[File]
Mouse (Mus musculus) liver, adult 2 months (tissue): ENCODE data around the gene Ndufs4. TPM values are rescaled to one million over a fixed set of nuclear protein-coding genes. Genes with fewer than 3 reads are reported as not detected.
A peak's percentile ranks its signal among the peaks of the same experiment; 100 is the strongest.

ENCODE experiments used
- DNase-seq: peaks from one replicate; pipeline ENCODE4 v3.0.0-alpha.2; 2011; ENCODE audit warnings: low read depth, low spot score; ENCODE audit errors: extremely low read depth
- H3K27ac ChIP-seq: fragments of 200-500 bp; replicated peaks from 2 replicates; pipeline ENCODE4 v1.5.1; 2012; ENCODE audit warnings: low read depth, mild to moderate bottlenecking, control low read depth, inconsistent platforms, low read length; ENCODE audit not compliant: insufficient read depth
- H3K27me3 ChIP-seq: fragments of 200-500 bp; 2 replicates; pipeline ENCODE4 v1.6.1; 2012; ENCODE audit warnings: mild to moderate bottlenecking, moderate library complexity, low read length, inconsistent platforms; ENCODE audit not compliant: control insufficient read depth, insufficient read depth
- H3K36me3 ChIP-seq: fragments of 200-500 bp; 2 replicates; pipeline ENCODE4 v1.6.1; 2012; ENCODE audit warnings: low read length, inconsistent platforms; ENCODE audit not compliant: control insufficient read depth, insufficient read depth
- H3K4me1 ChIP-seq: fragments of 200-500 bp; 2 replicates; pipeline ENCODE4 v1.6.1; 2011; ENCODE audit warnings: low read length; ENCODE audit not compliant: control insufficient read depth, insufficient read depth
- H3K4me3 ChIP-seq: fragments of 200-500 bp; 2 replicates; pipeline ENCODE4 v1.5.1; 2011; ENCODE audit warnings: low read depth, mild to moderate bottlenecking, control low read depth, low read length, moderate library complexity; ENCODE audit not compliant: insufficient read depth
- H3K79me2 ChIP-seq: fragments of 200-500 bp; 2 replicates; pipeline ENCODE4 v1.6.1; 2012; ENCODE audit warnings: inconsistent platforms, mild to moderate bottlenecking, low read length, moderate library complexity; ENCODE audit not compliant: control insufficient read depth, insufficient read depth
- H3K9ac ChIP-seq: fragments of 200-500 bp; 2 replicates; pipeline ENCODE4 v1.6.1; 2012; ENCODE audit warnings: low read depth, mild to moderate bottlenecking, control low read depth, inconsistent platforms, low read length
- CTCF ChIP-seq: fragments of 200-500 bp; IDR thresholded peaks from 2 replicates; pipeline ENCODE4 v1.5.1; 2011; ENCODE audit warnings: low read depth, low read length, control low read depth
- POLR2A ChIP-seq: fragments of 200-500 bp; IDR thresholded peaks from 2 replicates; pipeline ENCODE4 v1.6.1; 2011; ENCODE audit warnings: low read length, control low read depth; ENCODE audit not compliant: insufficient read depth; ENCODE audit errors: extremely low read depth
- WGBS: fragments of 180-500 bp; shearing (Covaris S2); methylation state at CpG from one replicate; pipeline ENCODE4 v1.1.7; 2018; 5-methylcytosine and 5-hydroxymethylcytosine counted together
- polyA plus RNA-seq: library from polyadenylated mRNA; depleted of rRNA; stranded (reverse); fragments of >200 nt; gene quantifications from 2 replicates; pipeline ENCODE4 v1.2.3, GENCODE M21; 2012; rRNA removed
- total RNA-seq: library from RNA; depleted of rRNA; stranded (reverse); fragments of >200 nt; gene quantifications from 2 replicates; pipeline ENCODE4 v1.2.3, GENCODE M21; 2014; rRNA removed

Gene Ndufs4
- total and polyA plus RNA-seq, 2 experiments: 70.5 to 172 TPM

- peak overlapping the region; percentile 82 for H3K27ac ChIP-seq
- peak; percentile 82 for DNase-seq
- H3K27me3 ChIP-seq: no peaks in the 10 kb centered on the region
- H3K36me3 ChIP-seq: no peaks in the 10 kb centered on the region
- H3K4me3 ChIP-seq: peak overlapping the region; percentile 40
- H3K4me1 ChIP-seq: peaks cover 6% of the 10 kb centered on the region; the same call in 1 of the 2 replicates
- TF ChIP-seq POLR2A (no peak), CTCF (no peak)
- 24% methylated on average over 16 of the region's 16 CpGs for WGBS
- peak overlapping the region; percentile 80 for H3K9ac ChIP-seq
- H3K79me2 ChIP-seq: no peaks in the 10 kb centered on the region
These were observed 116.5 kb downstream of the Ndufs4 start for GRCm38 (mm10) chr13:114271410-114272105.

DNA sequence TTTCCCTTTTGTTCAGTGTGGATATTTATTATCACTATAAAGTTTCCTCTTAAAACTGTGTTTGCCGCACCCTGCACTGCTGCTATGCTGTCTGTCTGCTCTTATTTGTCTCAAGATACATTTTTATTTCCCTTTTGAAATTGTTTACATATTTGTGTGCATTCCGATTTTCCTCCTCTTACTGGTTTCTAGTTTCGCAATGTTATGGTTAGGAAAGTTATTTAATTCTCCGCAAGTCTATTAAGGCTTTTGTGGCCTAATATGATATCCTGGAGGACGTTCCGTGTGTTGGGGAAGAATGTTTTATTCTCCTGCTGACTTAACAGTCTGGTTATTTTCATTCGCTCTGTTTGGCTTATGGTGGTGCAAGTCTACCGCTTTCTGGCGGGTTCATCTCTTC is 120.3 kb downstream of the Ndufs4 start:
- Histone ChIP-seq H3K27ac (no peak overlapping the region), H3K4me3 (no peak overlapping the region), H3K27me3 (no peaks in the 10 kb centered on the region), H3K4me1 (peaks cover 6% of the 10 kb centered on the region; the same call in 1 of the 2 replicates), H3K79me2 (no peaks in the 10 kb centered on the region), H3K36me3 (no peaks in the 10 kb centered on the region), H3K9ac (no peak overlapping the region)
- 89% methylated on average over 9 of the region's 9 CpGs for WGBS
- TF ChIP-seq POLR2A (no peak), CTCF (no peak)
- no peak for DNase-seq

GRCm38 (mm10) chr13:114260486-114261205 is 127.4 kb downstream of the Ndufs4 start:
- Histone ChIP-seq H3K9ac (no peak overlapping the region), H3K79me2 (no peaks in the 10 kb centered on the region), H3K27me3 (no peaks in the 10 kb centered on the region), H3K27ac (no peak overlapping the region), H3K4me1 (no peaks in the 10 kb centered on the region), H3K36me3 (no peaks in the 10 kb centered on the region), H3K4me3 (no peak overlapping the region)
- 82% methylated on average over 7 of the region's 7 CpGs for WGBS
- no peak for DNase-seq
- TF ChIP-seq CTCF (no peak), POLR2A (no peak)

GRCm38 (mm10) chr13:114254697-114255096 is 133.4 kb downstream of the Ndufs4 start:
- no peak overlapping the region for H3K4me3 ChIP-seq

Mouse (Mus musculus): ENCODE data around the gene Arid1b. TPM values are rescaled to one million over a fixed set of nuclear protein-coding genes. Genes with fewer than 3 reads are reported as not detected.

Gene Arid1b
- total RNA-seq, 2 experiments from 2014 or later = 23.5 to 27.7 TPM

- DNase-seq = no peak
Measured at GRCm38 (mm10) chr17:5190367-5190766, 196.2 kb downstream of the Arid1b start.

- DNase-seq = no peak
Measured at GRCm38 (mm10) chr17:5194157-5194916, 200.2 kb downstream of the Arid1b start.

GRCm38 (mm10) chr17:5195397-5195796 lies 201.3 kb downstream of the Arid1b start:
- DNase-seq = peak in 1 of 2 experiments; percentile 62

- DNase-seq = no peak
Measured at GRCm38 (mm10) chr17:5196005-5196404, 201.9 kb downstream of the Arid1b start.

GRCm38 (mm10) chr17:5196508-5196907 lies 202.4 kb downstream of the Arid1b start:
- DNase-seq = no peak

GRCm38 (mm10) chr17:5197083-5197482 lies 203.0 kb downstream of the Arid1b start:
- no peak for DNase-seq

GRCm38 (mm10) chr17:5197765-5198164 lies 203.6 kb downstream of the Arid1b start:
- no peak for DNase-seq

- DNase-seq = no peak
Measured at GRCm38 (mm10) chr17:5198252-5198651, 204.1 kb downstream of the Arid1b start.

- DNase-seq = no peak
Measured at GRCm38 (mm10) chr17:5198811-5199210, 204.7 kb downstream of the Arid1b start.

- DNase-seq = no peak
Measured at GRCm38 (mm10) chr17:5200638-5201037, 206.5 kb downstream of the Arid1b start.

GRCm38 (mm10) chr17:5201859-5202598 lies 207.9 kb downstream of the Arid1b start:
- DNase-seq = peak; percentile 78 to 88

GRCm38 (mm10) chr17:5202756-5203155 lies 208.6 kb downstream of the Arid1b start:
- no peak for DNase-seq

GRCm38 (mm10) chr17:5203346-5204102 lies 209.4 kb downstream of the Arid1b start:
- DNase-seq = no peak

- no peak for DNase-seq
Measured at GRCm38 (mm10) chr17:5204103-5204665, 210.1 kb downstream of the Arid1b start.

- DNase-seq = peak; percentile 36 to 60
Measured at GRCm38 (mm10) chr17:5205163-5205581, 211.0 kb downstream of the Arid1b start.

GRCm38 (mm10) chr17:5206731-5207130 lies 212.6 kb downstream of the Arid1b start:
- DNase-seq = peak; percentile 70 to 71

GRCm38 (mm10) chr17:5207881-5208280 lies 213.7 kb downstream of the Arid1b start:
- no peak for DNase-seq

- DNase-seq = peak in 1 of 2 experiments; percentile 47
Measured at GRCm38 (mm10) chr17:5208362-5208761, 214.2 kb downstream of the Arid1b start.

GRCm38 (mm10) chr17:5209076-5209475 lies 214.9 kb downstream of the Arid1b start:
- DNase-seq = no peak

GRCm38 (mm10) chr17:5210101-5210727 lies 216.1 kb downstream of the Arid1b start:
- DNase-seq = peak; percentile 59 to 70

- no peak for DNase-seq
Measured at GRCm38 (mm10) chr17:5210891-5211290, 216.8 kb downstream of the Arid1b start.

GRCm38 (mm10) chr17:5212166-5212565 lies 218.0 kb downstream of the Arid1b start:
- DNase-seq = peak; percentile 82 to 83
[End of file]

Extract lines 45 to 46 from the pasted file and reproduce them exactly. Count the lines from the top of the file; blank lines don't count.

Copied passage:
- DNase-seq = no peak
Measured at GRCm38 (mm10) chr17:5190367-5190766, 196.2 kb downstream of the Arid1b start.